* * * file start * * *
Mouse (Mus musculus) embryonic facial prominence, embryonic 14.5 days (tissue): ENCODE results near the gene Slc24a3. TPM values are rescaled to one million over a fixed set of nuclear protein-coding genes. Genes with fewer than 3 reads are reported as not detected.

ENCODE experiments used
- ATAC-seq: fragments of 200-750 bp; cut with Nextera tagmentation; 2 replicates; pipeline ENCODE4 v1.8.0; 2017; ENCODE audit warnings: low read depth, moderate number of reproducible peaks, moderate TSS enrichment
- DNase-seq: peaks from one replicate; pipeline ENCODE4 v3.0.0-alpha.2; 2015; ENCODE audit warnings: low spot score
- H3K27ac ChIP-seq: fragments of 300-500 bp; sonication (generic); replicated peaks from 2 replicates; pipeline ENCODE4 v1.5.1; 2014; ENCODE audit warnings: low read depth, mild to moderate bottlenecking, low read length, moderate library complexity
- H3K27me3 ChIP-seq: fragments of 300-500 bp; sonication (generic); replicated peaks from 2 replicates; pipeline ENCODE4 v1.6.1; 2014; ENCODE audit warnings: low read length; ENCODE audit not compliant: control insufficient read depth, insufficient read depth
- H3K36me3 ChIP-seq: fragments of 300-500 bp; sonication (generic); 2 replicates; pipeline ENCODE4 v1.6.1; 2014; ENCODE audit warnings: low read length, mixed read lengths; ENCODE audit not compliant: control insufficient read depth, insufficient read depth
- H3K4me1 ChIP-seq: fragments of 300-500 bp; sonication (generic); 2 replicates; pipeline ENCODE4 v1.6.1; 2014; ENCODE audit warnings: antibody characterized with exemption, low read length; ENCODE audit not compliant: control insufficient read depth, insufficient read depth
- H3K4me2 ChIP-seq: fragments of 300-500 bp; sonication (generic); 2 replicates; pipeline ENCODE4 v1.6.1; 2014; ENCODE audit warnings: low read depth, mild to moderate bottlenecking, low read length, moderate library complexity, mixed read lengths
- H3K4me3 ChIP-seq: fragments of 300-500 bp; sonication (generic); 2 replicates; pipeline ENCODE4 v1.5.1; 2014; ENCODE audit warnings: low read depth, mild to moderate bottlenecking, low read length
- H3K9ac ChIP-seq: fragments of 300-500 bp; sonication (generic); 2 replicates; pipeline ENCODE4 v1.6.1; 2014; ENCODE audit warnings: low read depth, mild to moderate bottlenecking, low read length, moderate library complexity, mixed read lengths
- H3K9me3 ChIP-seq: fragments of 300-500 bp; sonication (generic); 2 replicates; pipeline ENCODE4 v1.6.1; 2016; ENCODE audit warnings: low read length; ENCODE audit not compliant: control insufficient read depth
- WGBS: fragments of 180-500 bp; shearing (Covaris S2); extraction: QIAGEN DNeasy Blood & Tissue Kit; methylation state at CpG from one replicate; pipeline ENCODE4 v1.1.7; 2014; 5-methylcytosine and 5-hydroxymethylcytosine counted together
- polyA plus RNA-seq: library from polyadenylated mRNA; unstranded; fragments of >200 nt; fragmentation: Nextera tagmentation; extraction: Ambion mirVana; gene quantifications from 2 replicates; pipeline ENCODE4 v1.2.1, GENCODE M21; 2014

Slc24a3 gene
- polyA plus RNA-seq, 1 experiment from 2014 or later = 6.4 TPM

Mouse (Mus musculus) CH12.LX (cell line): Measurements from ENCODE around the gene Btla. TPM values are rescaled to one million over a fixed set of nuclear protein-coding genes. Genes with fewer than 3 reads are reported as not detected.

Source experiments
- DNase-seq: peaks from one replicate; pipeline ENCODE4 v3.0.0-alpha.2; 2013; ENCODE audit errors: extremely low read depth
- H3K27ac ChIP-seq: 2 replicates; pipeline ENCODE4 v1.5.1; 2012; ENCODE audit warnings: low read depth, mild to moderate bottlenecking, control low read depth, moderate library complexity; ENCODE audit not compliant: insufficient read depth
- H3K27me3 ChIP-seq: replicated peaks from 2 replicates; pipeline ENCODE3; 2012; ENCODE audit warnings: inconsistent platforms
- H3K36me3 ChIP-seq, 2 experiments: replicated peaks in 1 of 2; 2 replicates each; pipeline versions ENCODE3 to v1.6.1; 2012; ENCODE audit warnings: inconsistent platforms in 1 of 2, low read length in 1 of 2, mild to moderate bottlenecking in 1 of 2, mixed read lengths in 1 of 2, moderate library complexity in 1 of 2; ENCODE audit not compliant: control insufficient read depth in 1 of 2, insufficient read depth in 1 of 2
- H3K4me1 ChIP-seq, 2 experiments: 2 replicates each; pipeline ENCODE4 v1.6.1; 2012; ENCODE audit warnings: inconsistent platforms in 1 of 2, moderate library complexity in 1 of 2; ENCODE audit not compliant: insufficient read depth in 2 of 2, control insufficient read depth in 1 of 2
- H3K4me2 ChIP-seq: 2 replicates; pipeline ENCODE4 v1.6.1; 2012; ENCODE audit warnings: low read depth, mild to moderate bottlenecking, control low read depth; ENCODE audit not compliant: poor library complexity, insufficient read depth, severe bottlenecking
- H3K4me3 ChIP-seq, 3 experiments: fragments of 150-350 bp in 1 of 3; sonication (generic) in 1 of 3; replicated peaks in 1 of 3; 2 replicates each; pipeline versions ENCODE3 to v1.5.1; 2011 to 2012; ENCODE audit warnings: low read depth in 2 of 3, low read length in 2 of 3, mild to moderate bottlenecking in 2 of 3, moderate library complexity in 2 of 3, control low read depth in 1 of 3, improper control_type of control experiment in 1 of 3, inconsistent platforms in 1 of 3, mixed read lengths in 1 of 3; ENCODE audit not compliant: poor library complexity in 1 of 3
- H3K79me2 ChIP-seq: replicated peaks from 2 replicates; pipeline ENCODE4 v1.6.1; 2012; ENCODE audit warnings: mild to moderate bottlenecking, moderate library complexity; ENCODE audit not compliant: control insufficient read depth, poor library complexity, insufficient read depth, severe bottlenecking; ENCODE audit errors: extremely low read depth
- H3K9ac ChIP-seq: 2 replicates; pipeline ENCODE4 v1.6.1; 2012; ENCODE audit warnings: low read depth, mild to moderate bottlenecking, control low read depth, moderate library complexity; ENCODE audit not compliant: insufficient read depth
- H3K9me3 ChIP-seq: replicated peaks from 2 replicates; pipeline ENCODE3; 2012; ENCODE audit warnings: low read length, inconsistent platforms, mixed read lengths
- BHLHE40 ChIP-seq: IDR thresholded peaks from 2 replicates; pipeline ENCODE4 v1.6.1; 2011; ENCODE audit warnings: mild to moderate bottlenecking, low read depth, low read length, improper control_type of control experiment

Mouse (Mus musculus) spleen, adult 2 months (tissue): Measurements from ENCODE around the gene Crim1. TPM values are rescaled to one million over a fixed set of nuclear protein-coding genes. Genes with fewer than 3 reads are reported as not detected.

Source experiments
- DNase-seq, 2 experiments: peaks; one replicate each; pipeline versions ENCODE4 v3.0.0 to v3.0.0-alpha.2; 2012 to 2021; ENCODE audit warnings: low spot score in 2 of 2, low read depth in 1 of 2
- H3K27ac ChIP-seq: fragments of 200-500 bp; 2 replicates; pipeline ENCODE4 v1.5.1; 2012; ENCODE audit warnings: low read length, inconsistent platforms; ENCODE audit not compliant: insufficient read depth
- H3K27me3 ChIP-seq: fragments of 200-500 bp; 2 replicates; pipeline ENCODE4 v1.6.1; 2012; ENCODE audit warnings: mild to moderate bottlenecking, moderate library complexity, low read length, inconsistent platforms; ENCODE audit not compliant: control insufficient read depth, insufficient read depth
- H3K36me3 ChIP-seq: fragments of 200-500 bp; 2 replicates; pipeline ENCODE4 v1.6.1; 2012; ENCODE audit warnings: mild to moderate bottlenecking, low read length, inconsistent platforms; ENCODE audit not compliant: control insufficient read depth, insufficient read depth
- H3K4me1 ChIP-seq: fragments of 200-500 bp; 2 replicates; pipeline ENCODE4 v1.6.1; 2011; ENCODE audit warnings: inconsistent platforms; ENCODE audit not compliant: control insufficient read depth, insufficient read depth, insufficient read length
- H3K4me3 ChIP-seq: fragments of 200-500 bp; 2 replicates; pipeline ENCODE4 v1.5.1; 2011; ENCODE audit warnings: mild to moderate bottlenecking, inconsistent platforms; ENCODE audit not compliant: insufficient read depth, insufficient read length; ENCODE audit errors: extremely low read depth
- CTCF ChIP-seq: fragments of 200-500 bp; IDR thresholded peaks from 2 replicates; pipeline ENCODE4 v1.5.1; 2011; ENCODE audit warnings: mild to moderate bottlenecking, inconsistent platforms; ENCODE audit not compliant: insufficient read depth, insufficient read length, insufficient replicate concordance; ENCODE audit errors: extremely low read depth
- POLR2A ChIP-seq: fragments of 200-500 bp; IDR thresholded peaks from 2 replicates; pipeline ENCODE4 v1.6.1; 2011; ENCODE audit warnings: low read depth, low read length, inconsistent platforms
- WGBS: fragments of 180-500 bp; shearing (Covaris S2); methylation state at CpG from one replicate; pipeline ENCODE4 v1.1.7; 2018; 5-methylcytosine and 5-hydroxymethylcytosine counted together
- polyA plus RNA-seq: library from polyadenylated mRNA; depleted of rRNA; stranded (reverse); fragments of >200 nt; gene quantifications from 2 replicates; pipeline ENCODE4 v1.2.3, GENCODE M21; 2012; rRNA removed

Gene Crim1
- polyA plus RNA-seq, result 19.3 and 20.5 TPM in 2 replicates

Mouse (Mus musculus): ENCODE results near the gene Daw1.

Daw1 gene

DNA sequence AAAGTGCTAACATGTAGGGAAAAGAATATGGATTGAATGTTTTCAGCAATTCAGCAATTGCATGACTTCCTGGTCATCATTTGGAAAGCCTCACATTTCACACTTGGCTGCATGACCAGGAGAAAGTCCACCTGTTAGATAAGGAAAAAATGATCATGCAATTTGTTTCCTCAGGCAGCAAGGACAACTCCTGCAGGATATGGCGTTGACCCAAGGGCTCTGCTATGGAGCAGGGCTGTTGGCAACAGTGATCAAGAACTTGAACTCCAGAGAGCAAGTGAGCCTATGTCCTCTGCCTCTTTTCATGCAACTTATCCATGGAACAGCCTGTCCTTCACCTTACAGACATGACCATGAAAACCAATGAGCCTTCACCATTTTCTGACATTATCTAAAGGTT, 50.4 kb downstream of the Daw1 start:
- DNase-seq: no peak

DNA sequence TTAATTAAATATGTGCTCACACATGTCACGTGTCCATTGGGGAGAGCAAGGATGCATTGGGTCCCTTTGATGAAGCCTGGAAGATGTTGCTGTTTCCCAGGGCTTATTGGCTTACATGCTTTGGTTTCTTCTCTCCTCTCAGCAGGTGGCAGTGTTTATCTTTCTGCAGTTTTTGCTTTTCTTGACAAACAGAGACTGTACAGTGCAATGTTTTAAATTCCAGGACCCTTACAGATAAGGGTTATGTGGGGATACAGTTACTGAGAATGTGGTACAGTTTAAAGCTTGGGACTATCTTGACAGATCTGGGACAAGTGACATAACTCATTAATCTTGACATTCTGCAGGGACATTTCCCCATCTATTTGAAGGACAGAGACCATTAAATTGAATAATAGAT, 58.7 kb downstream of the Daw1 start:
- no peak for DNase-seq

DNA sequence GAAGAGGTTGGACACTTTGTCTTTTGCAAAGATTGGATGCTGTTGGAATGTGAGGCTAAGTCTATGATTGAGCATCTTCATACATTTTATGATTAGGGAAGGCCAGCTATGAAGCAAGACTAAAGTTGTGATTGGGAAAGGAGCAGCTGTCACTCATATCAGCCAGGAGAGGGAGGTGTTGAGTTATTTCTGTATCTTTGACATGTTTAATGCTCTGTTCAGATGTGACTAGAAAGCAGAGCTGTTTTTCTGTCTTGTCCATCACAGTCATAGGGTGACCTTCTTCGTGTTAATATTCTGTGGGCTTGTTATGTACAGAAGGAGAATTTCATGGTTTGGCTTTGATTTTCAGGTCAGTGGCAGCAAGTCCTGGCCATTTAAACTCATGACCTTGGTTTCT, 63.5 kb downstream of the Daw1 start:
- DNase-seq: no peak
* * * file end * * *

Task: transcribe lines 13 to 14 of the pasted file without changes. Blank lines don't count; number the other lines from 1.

- WGBS: fragments of 180-500 bp; shearing (Covaris S2); extraction: QIAGEN DNeasy Blood & Tissue Kit; methylation state at CpG from one replicate; pipeline ENCODE4 v1.1.7; 2014; 5-methylcytosine and 5-hydroxymethylcytosine counted together
- polyA plus RNA-seq: library from polyadenylated mRNA; unstranded; fragments of >200 nt; fragmentation: Nextera tagmentation; extraction: Ambion mirVana; gene quantifications from 2 replicates; pipeline ENCODE4 v1.2.1, GENCODE M21; 2014